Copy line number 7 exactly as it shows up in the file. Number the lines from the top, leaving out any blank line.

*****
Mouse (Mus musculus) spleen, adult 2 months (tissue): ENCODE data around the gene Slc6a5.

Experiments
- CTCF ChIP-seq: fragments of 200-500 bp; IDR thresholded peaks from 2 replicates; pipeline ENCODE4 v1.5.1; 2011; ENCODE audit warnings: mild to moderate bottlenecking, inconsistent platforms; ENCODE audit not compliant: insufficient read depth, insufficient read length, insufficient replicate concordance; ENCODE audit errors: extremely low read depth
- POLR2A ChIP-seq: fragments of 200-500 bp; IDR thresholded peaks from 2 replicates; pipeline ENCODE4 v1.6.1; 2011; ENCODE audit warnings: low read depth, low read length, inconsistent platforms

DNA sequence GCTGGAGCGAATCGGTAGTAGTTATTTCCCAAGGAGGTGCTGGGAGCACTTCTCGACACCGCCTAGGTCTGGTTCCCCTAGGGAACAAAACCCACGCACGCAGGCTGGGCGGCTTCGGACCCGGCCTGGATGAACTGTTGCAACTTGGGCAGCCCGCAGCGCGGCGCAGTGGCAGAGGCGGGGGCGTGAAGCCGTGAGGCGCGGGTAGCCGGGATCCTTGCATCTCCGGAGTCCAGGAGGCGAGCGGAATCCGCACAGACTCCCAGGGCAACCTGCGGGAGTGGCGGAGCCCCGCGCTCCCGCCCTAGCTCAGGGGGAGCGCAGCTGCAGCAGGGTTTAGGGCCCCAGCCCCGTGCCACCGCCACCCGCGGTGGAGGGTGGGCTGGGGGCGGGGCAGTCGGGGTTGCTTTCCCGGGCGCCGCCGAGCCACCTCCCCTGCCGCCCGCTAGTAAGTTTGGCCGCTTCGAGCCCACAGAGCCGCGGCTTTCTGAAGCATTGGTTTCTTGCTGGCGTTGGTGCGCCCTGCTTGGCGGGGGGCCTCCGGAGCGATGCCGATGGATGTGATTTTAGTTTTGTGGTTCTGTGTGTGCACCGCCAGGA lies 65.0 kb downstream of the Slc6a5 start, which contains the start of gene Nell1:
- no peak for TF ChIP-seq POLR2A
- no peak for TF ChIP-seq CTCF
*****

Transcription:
- no peak for TF ChIP-seq CTCF